Maybe because I know so few gay couples who have been married longer than we have.

Or maybe it feels like it was yesterday because my marriage is still not considered sufficient to many of the foster/adoption agencies across the state, and the state thinks that's fine, even if it means that vulnerable children don't find forever homes.

I didn't mean for my wedding to be a revolution, but the world made it one. The political reality made it one. The refusal of a marriage certificate made it one. The refusal of the rights associated with that marriage certificate, like spousal insurance, increased student loan cap, and tax advantages made it one. I didn't mean for it to be a revolution, but in some ways it had to be one, if I wanted the marriage to mean something.

And it doesn't just mean something.

After four years, it still means everything.

Sunday, May 8, 2016

Confessions: Today I Hate this House

I'm grateful for #fixerupperdetroit. She's a beauty, or will be, when she's done. Our neighborhood is amazing, and I know that when our home is done, everything will seem better. We're making progress - we passed our insulation inspection, which means that a lot of new steps start, since we can close up the walls. The team working on our house has been positive, encouraging, and diligent.

But currently, #owneroccupieDetroit is a struggle.

I'm a hot breakfast person; I make huevos rancheros for myself every morning to get my day off to the right start. I can't do that until our kitchen is ready. It's not that I can't eat something else. I can, I do, and I'm grateful for the full belly. I didn't even realize how soothing I found the ritual of heating oil, frying a tortilla, cracking eggs, measuring salsa verde to be - a form of art, of creation, nourishment of my soul in addition to my body. I miss the process.

I'm not a great housekeeper. Many of you know. Many of you tease me. But even I find the plaster and paint dust overwhelming. My cats are constantly coated in dust. My clothes have dust clinging to them, my linens are filmed in particulates. It's hard to feel settled.

Of course, Rebecca has been working 6pm-7am shifts for the last week, and I'm always grumpy when we're ships passing in the night. A week more of that and she'll mostly be on day shift for the rest of the month. Between the progress we'll have made by then and the fact that we're actually seeing each other, I trust and believe that it won't stay like this.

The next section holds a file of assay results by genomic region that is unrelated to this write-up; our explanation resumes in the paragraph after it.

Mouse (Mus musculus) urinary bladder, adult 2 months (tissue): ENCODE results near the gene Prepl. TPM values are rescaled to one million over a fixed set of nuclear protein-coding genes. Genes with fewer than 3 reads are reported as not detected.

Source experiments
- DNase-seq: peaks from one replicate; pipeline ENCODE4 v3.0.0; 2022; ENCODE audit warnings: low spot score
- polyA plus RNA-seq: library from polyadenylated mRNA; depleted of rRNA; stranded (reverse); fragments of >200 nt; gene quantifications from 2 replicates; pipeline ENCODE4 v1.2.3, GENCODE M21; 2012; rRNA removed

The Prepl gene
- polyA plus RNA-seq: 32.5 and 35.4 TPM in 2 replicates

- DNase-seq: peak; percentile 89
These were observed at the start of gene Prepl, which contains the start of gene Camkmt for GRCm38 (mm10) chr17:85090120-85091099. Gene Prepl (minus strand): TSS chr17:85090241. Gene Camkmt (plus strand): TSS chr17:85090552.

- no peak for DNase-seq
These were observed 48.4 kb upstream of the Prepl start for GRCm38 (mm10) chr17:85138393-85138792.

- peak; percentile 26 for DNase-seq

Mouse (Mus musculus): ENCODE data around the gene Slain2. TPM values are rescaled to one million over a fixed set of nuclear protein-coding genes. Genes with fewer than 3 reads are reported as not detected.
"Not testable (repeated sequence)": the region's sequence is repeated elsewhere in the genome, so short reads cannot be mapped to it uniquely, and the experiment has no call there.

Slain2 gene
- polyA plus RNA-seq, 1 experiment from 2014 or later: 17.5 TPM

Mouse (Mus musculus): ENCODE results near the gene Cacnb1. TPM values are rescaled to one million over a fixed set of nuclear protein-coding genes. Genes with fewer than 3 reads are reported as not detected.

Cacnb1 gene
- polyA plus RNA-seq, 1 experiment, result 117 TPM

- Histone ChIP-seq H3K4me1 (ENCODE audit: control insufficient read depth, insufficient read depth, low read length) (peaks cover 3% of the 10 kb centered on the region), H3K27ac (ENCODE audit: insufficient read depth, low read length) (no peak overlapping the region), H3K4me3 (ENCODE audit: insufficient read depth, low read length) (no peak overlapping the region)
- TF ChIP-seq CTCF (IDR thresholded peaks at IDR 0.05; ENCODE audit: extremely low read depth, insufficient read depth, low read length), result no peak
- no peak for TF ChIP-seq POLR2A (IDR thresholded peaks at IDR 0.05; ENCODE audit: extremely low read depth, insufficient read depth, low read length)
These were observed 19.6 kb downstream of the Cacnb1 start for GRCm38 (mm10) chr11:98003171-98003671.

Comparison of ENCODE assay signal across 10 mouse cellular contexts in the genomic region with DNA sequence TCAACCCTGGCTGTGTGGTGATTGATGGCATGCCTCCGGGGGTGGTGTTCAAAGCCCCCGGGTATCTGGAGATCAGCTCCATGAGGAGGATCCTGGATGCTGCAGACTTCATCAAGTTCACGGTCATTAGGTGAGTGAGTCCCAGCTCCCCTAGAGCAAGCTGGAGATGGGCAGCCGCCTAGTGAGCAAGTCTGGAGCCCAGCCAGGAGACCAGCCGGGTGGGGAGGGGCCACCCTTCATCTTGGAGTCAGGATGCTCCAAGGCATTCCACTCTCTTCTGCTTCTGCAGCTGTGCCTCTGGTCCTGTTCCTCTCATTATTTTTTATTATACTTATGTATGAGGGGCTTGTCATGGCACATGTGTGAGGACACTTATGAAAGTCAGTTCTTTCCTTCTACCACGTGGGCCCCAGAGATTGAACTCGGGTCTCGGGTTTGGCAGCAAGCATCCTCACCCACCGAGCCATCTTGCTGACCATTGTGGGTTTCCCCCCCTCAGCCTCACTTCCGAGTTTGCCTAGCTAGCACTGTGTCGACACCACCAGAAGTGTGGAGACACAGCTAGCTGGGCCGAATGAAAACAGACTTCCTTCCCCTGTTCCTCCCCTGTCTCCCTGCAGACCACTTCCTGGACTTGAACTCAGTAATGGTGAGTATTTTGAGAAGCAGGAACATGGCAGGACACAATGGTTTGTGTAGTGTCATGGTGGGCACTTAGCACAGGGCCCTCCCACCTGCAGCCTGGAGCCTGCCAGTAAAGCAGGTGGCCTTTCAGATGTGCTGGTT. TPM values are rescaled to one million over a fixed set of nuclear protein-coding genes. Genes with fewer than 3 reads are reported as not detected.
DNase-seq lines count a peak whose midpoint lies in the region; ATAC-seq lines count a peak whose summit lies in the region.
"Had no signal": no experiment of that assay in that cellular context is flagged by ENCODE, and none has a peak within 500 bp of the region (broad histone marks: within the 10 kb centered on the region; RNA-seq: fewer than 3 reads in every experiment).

But today, I hate this house.

Monday, May 2, 2016

#owneroccupieDetroit: The Joy of Sweat Equity

When I woke up today, everything hurt. In fact, that's been true for several days now.

I've been sanding plaster, scraping trim, priming, painting, etc for days, and my body definitely isn't used to this kind of work. My scalp isn't used to plaster dust. My arms aren't used to being above my head for long periods, my legs aren't used to ascending and descending step ladders constantly, my knees aren't used to squatting and kneeling to cut in base boards. A lot of the tasks are tedious.

And yet there's a deep joy in all of it. With every brush stroke, I make meaning out of the months of struggle we had to purchase this house. I think back on the years of pain, when I couldn't have imagined living in a home like this. I pray over the rooms, that they will be places of peace and joy not only for us, but for the guests who come to us.

I can't feel that I own this house. Perhaps because I don't feel worthy, perhaps I'm still in shock, but I think it's more than that.

I'm not sure I believe that people can own houses, or at least, I don't believe that it's possible for me to own this one. It has too much history behind it. It's giant, not only physically, but socially. The deed, the mortgage - they're big deals, but it feels like I'm borrowing a part of history, or stewarding it for a period, so that it remains for the future to find love and joy in it too.

And that makes it easier to work through our lack of a kitchen, the dust everywhere, the missing electrical and plumbing. We are blessed to have been approved for enough funds to redo or restore a lot of things the house really needs after so many years of neglect. We know what's in the walls, and we will know that the parts that have been repaired have been done right this time. It meant leaving some projects for later, but at this point, we're so used to delaying gratification that the anticipation itself is gratifying.

After all, leaving things until later means that there's a later. Here. In this amazing house.